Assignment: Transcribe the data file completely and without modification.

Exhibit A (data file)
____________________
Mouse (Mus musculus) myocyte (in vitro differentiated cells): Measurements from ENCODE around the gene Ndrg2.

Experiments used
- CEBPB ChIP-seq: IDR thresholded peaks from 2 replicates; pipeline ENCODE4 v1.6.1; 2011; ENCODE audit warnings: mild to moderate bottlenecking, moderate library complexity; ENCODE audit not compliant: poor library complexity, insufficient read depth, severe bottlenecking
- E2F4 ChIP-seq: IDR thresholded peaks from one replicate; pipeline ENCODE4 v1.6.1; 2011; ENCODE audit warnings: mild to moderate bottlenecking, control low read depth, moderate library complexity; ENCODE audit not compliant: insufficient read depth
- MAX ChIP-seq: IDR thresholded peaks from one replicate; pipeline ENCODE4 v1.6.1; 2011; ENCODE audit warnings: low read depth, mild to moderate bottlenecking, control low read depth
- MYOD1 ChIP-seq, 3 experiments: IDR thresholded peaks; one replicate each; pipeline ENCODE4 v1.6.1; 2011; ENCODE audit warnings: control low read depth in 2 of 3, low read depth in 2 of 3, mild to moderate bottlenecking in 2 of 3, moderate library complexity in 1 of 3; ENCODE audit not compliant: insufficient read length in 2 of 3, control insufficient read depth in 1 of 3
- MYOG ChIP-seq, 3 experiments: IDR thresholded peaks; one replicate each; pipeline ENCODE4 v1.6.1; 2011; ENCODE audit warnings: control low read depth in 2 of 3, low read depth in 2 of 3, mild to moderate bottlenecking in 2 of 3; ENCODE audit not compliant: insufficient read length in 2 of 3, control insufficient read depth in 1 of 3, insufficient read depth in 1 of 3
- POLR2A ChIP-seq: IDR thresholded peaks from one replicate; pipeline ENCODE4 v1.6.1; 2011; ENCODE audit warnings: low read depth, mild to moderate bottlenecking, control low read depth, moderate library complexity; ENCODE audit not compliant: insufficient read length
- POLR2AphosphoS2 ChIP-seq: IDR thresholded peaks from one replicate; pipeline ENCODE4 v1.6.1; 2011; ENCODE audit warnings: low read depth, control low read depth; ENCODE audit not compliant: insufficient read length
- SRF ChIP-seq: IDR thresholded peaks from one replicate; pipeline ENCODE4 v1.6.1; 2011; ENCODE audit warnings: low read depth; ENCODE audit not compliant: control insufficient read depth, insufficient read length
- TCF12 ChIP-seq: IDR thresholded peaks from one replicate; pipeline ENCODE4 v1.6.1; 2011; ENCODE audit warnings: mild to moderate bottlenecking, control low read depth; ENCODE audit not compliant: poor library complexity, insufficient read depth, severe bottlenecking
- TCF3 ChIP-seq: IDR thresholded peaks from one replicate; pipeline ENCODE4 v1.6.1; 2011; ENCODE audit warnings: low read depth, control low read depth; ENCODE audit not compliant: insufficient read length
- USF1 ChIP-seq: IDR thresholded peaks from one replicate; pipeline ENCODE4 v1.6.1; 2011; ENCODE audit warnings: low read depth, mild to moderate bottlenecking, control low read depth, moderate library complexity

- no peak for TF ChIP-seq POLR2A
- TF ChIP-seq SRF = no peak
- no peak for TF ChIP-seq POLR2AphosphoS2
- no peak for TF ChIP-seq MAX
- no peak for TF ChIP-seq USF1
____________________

Mouse (Mus musculus) myocyte (in vitro differentiated cells): Measurements from ENCODE around the gene Ndrg2.

Experiments used
- CEBPB ChIP-seq: IDR thresholded peaks from 2 replicates; pipeline ENCODE4 v1.6.1; 2011; ENCODE audit warnings: mild to moderate bottlenecking, moderate library complexity; ENCODE audit not compliant: poor library complexity, insufficient read depth, severe bottlenecking
- E2F4 ChIP-seq: IDR thresholded peaks from one replicate; pipeline ENCODE4 v1.6.1; 2011; ENCODE audit warnings: mild to moderate bottlenecking, control low read depth, moderate library complexity; ENCODE audit not compliant: insufficient read depth
- MAX ChIP-seq: IDR thresholded peaks from one replicate; pipeline ENCODE4 v1.6.1; 2011; ENCODE audit warnings: low read depth, mild to moderate bottlenecking, control low read depth
- MYOD1 ChIP-seq, 3 experiments: IDR thresholded peaks; one replicate each; pipeline ENCODE4 v1.6.1; 2011; ENCODE audit warnings: control low read depth in 2 of 3, low read depth in 2 of 3, mild to moderate bottlenecking in 2 of 3, moderate library complexity in 1 of 3; ENCODE audit not compliant: insufficient read length in 2 of 3, control insufficient read depth in 1 of 3
- MYOG ChIP-seq, 3 experiments: IDR thresholded peaks; one replicate each; pipeline ENCODE4 v1.6.1; 2011; ENCODE audit warnings: control low read depth in 2 of 3, low read depth in 2 of 3, mild to moderate bottlenecking in 2 of 3; ENCODE audit not compliant: insufficient read length in 2 of 3, control insufficient read depth in 1 of 3, insufficient read depth in 1 of 3
- POLR2A ChIP-seq: IDR thresholded peaks from one replicate; pipeline ENCODE4 v1.6.1; 2011; ENCODE audit warnings: low read depth, mild to moderate bottlenecking, control low read depth, moderate library complexity; ENCODE audit not compliant: insufficient read length
- POLR2AphosphoS2 ChIP-seq: IDR thresholded peaks from one replicate; pipeline ENCODE4 v1.6.1; 2011; ENCODE audit warnings: low read depth, control low read depth; ENCODE audit not compliant: insufficient read length
- SRF ChIP-seq: IDR thresholded peaks from one replicate; pipeline ENCODE4 v1.6.1; 2011; ENCODE audit warnings: low read depth; ENCODE audit not compliant: control insufficient read depth, insufficient read length
- TCF12 ChIP-seq: IDR thresholded peaks from one replicate; pipeline ENCODE4 v1.6.1; 2011; ENCODE audit warnings: mild to moderate bottlenecking, control low read depth; ENCODE audit not compliant: poor library complexity, insufficient read depth, severe bottlenecking
- TCF3 ChIP-seq: IDR thresholded peaks from one replicate; pipeline ENCODE4 v1.6.1; 2011; ENCODE audit warnings: low read depth, control low read depth; ENCODE audit not compliant: insufficient read length
- USF1 ChIP-seq: IDR thresholded peaks from one replicate; pipeline ENCODE4 v1.6.1; 2011; ENCODE audit warnings: low read depth, mild to moderate bottlenecking, control low read depth, moderate library complexity

- no peak for TF ChIP-seq POLR2A
- TF ChIP-seq SRF = no peak
- no peak for TF ChIP-seq POLR2AphosphoS2
- no peak for TF ChIP-seq MAX
- no peak for TF ChIP-seq USF1